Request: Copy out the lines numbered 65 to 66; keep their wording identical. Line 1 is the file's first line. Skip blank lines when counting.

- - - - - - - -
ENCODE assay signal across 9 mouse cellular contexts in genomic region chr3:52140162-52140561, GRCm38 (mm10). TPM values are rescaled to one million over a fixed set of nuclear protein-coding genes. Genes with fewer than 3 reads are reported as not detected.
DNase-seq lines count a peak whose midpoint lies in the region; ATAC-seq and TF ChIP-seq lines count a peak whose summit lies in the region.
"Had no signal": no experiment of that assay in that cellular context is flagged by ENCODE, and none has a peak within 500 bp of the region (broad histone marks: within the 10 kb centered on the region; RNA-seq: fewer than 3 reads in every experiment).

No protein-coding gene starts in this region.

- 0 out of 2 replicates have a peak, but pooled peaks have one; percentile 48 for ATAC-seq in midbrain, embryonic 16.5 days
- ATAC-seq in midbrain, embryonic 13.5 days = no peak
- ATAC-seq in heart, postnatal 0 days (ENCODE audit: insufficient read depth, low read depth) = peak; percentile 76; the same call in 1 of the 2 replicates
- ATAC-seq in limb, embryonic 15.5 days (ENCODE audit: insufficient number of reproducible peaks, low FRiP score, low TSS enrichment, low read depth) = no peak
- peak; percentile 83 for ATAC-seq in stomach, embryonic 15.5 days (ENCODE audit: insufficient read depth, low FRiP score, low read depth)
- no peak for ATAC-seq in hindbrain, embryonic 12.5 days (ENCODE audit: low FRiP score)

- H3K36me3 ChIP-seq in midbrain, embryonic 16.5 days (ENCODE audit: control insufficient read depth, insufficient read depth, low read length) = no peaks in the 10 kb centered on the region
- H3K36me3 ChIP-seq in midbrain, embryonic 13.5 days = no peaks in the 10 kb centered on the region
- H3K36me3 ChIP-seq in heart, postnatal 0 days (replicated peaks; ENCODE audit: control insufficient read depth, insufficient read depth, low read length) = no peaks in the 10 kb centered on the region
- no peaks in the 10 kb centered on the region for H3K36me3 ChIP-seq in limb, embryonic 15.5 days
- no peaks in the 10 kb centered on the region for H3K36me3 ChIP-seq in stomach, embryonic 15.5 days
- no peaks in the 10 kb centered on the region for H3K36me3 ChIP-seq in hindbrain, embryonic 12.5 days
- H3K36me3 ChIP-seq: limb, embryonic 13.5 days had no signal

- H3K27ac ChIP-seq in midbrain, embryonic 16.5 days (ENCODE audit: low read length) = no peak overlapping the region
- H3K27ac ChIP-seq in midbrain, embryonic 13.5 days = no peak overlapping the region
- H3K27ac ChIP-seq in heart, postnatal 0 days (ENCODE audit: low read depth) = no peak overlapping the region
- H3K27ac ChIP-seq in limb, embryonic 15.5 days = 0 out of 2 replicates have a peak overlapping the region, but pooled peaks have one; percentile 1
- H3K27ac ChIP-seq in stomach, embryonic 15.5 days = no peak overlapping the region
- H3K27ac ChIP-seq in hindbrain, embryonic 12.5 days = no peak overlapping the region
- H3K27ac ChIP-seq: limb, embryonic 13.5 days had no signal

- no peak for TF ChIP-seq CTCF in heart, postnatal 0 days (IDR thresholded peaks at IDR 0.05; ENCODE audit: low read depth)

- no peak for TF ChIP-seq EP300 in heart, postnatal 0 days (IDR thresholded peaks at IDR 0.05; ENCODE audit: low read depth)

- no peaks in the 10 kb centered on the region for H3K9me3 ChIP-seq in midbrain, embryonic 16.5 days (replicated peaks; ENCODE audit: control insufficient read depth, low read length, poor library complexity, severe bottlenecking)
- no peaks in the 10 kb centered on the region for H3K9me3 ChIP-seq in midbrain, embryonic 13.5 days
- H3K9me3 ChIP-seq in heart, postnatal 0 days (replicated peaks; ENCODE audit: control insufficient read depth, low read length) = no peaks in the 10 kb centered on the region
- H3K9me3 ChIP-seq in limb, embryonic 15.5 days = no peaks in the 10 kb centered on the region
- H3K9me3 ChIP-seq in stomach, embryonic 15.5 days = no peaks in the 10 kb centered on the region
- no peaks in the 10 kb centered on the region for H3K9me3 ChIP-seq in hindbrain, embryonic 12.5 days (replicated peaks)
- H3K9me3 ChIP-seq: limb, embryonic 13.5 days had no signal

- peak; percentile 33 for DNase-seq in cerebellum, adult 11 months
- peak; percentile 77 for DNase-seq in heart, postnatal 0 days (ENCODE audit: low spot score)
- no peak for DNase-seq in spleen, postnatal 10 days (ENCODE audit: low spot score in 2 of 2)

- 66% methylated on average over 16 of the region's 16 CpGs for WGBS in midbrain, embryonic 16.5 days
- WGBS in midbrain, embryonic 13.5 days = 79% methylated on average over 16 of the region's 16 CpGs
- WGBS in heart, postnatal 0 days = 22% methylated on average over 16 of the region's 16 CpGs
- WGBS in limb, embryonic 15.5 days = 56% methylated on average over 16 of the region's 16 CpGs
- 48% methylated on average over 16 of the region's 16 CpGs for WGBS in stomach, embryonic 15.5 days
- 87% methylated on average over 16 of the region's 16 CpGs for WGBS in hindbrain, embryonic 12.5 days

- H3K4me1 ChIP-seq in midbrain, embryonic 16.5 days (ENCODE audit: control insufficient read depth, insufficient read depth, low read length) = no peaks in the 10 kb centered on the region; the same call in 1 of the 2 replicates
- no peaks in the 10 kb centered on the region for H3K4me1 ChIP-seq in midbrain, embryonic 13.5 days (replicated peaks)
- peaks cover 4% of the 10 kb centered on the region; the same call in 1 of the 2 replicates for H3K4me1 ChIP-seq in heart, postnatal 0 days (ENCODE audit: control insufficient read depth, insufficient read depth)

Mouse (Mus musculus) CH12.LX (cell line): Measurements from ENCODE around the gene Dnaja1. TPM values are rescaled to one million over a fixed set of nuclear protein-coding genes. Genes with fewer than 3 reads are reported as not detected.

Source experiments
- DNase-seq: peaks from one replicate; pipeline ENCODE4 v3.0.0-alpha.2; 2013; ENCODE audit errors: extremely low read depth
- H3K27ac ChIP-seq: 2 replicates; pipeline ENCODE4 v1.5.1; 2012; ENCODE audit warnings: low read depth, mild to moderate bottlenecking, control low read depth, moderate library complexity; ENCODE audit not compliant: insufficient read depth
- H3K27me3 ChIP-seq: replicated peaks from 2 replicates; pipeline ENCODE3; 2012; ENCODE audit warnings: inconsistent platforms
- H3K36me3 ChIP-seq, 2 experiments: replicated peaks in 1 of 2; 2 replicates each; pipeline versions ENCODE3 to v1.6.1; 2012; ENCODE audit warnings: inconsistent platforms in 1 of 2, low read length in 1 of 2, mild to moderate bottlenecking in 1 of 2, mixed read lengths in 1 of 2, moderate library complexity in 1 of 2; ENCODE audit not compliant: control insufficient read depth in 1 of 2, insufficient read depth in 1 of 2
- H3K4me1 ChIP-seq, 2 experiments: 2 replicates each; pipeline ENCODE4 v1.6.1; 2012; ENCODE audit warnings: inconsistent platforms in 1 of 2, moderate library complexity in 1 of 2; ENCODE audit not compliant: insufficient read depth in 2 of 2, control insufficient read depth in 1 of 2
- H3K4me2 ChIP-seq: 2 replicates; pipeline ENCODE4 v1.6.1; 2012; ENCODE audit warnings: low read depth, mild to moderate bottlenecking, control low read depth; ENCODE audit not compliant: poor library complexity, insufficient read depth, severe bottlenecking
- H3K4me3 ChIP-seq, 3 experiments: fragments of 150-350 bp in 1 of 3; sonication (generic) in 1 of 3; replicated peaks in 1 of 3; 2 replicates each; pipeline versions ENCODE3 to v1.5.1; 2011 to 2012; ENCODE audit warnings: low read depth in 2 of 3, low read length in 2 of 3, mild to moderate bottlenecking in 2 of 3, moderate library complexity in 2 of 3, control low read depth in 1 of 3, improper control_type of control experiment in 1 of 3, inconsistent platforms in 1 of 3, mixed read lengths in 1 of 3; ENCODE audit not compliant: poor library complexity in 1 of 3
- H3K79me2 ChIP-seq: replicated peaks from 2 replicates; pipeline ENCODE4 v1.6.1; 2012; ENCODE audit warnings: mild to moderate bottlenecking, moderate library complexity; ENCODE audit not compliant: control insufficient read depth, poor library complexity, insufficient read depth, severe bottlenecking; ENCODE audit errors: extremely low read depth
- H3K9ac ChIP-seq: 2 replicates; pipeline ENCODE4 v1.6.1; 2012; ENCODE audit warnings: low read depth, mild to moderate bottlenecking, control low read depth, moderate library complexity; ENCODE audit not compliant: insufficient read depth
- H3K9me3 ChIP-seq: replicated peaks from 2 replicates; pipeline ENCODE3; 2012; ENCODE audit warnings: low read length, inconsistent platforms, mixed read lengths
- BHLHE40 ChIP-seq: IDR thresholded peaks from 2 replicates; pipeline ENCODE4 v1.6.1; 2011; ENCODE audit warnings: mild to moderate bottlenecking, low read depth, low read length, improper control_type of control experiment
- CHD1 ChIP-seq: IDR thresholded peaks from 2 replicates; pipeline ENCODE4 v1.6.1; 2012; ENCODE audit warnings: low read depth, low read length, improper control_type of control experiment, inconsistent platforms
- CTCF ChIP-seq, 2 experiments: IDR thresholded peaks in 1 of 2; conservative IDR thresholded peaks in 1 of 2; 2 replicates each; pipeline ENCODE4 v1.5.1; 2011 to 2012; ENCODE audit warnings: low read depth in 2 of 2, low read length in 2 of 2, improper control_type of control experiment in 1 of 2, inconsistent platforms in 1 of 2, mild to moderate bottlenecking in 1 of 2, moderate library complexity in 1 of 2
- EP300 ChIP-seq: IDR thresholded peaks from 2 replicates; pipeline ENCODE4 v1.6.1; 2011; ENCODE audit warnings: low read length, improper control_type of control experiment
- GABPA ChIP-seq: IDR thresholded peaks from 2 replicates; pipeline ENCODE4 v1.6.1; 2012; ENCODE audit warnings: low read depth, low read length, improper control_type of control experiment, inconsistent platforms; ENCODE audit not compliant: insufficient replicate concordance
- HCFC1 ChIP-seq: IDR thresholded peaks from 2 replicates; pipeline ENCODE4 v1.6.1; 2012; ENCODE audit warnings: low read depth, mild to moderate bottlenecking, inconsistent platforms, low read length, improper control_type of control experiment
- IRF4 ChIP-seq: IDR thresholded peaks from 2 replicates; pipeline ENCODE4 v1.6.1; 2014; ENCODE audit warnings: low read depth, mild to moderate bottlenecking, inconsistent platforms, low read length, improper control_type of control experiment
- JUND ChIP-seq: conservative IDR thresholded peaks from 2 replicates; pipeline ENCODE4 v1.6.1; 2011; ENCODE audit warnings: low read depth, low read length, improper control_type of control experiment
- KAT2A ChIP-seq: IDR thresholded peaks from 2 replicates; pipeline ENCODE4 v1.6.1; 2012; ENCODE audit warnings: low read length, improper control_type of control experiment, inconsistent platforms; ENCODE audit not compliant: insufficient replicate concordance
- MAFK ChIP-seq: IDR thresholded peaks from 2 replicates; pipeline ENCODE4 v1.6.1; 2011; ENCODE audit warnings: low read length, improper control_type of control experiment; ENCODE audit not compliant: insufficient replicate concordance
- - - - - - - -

- JUND ChIP-seq: conservative IDR thresholded peaks from 2 replicates; pipeline ENCODE4 v1.6.1; 2011; ENCODE audit warnings: low read depth, low read length, improper control_type of control experiment
- KAT2A ChIP-seq: IDR thresholded peaks from 2 replicates; pipeline ENCODE4 v1.6.1; 2012; ENCODE audit warnings: low read length, improper control_type of control experiment, inconsistent platforms; ENCODE audit not compliant: insufficient replicate concordance